(Author's Note: If you promise to recognize that learning how to write lyrics is just as important as learning how to play guitar and compose melodies, I promise I won't foist critical analysis of rock songs on you all that much.)
While listening to Coverville, I heard a version of Overkill (originally by Men at Work) and had an epiphany. We all know the song--
"I can't get to sleep!
I'm tired of all the, something something!"
--It was played so much in the 80’s that we may even be sick of it. We tend to think of the song’s melody, and only a few lyrics stand out:
“Day after day, it reappears,
Night after night, my something, shows the fear,
Something here and fade away.”
As I listened to the cover version, I actually caught all the lyrics for the first time. And I realized that the song is a perfect statement about anxiety, and its obsessive nature. And it has narrative structure to boot!
The lyrics of the song paint a picture of a guy with insomnia.
I can't get to sleep
I think about the implications
Of diving in too deep
And possibly the complications
He knows that he’s only getting anxious because it’s night, and he’s alone. He knows he’s blowing things out of proportion.
Especially at night
I worry over situations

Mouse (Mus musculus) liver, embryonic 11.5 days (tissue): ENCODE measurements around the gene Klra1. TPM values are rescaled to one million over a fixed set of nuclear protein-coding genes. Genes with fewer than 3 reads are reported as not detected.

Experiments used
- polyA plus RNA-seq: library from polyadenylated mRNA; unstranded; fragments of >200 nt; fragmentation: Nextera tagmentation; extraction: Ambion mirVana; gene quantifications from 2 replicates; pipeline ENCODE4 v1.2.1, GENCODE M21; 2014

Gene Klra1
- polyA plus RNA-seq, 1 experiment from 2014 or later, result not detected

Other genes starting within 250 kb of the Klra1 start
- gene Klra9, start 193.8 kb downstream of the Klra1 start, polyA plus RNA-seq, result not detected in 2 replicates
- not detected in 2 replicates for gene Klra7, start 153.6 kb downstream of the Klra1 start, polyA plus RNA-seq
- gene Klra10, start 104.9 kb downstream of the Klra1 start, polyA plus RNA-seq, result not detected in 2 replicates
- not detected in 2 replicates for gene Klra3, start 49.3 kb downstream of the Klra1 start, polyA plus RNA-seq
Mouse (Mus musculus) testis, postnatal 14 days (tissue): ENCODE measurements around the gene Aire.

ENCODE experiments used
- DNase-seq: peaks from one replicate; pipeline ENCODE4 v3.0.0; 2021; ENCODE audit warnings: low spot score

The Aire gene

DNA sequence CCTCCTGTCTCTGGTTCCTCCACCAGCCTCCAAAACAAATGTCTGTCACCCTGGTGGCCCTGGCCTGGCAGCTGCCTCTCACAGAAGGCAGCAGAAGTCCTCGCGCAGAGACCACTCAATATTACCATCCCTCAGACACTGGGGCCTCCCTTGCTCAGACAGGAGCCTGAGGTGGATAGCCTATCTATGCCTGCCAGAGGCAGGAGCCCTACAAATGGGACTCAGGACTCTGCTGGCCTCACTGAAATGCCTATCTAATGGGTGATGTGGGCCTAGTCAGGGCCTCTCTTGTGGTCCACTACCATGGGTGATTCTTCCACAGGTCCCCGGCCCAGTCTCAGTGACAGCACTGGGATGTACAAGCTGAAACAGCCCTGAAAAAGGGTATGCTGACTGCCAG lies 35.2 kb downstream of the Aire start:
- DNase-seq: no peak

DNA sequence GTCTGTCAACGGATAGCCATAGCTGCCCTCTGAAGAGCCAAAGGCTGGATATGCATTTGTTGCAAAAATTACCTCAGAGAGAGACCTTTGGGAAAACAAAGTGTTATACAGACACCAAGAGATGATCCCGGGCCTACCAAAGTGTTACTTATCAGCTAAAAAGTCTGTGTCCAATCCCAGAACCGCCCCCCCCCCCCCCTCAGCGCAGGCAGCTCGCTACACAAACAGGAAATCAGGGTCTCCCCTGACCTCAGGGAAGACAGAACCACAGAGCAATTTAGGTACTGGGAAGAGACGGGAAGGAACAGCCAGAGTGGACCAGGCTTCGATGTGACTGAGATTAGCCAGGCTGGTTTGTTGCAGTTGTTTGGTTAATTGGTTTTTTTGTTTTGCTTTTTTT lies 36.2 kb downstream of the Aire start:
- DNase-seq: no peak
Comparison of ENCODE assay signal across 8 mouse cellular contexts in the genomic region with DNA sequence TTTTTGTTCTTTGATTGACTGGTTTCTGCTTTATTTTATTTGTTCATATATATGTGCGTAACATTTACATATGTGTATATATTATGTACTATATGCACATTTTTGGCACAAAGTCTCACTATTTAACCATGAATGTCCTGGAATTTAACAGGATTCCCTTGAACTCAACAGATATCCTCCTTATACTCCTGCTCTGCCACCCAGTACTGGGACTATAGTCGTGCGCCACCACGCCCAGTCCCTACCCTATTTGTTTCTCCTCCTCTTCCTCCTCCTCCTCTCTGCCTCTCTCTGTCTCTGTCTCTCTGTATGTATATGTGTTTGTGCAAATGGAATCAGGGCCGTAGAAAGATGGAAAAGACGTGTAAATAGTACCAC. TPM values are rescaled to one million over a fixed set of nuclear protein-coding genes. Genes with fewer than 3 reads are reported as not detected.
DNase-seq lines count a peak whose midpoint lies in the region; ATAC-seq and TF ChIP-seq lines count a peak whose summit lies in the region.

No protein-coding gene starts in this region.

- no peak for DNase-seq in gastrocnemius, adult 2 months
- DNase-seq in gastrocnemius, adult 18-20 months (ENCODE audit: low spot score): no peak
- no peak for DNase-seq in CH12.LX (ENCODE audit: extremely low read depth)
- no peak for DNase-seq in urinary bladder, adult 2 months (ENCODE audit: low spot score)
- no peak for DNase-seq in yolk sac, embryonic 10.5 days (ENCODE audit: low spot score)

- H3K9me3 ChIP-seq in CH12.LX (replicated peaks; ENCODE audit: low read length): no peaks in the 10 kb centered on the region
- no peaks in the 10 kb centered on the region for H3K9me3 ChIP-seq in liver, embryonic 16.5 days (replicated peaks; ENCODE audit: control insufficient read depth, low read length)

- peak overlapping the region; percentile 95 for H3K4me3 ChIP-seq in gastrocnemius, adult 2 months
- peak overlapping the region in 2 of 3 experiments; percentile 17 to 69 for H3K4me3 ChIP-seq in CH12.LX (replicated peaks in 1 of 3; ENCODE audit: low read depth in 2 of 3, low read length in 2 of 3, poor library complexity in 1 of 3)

I know will be alright
Perahaps it’s just my imagination
Then we get the end of the verse, which resolves the anxiety. The melody line descends here, which evokes a sense of relaxation and quieting down of the mind:
Day after day it reappears
Night after night my heartbeat, shows the fear
Ghosts appear and fade away
In the second verse, though, it seems the anxiety is still there:
Alone between the sheets
Only brings exasperation
So, he goes for a walk to try to distract himself from the anxieties. It seems to work:
It's time to walk the streets
Smell the desperation
At least there's pretty lights
And though there's little variation
It nullifies the night
Ah. Now we’ve gotten to the crux (and the title) of the song—Overkill. Which is the anxiety he’s feeling about every little thing, that he doesn’t need to worry about, but he’s worrying about anyway.
The end of the second ‘verse repeats the lines from the end of the first verse, showing that the anxiety does, in fact, go away again.
Yet, the anxiety comes back (the very next day—wait, wrong song), and it’s worse this time, which we know because he’s singing the melody an octave higher:
I can’t get to SLEEEEP!
But, the anxiety goes away, at least for a little while. The end of the verse, like the other two, is always the same:
Ghosts appear and fade away.
Even the form of the song evokes a recurrent, unavoidable anxiety. With the short lines, limited rhyme, and repetition of entire stanzas.
The beauty of this song is it’s such a common experience. Everyone’s gone though this at least once in their lives, where the cares of the world get you the wrong way and keep you up at night. You think you’ve got it under control and you’re calm, but then a stray thought sets you off again.
p.s. if this sort of thing interests you at all, I must recommend an amusing analysis of Jailhouse Rock by maestro George Hrab, from his Geologic Podcast episode 22. Unlike my work, his is edgy, laced with profanity, and very, very funny.